A Good Drive Spoiled at a Favorite Golf Course

I try to make a golfing pilgrimage or two every year to one of my favorite classic golf courses anywhere, Copake Country Club in upstate New York. The golf course, about a 90-minute drive from my Connecticut home, was designed by the legendary Devereux Emmet in the early 1920s, mostly to accommodate the well-heeled New York City folks who took their summer vacations in the cabins that, to this day, still surround the beautiful Copake Lake that lies just below and to the west of the golf course. (There is some dispute about whether Emmet did design Copake, but no dispute about his work at Congressional in Washington, D.C., Bethpage State Park - Green Course, and a good number of layouts much closer to my home outside Hartford, CT. Just prior to the Depression, Emmet designed the first nine holes at Keney Park in Hartford, where I play regularly. I see echoes of Keney in the layout at Copake.)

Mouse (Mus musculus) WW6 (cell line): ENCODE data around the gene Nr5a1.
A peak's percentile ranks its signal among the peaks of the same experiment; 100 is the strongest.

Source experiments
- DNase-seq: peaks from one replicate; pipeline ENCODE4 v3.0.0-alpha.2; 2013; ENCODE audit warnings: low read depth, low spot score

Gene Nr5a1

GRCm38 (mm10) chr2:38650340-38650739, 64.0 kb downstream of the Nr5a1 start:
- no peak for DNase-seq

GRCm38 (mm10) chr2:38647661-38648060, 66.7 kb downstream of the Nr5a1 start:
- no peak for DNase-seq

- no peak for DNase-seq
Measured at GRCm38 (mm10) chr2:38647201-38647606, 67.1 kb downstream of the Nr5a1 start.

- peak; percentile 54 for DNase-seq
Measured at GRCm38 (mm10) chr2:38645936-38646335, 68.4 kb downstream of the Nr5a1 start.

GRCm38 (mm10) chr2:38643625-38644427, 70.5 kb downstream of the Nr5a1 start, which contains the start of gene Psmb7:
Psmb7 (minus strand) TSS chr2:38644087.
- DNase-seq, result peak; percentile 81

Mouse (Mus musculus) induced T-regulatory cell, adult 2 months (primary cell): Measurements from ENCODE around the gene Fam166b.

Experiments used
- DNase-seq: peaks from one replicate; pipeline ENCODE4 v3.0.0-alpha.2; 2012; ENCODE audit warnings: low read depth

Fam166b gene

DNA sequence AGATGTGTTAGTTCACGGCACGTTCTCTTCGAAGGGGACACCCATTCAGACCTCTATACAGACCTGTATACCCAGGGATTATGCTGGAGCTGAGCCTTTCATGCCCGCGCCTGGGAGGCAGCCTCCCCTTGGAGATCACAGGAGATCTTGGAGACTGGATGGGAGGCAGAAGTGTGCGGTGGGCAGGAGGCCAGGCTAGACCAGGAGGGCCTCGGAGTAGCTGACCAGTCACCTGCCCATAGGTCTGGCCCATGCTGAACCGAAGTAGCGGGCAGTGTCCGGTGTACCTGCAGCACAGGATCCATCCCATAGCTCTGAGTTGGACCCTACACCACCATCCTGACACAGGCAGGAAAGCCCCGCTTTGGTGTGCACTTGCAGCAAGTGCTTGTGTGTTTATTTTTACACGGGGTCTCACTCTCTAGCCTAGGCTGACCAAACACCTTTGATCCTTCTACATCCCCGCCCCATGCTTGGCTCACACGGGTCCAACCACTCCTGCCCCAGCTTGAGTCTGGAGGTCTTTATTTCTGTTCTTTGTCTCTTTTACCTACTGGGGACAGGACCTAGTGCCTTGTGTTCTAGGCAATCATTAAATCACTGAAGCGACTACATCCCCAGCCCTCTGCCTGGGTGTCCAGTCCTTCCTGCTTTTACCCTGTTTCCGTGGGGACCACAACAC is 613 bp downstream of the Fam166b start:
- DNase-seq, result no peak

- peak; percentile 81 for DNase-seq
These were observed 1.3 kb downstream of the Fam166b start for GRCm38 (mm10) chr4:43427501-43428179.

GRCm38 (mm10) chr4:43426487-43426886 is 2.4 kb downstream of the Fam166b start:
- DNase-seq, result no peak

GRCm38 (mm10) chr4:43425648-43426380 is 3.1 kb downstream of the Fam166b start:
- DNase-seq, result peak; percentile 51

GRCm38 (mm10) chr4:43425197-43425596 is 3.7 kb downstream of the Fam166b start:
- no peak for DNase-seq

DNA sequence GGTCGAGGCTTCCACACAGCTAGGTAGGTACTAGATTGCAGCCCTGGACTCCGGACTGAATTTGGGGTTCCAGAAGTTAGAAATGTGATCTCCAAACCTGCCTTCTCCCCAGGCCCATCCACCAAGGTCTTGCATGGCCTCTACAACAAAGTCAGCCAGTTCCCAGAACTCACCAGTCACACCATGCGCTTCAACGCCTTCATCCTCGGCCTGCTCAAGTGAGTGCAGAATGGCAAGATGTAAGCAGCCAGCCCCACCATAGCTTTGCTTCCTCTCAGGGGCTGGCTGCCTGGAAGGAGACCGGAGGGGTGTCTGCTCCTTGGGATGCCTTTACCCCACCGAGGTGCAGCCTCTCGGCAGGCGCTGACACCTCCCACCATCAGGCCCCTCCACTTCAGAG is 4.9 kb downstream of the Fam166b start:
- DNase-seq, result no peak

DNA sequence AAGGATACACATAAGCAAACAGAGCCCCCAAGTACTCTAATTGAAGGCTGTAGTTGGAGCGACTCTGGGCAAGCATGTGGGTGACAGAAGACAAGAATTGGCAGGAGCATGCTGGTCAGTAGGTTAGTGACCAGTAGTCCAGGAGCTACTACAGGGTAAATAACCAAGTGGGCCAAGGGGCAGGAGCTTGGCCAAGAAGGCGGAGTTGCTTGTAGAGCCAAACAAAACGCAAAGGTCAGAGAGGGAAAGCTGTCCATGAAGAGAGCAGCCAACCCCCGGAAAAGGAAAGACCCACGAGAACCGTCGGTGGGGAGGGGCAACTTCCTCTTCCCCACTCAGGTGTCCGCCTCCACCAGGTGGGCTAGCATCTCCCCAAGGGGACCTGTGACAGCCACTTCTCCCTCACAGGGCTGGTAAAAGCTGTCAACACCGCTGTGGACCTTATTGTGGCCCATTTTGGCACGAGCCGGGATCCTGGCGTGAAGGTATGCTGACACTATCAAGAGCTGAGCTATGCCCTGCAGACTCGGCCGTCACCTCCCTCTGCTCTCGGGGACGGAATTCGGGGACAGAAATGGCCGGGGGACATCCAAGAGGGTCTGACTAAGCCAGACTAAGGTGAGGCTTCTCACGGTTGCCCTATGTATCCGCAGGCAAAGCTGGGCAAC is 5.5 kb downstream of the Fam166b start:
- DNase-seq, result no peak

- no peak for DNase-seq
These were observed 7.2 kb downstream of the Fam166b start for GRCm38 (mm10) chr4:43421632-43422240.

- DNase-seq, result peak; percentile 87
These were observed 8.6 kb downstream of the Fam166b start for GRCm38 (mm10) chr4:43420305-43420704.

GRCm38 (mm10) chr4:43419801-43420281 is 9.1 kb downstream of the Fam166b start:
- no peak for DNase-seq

Copake behind greenMany of the heather-bounded holes at Copake give off a bit of a links course vibe, despite its position in the Berkshire Mountains hills beside a lake.

I returned to Copake on Thursday with my friend Pete and was impressed with the turf conditions on the course, especially the greens which I forgive for being so tough to read and providing us both with virtually no straight putt all round. They were in excellent condition and moderately fast. The elevated tee boxes provide dramatic views of the tilted fairways and, on some holes, the foothills of the Berkshire Mountains beyond. The multi-story high tees help give an extra boost to well struck drives. Pete and I also found ourselves in earnest discussions about club selection on approaches to the many elevated greens on the course. The layout is a classic, with bunkers only in the right places (in other words, no unnecessary embellishments) and elevation changes that make you think hard about every shot.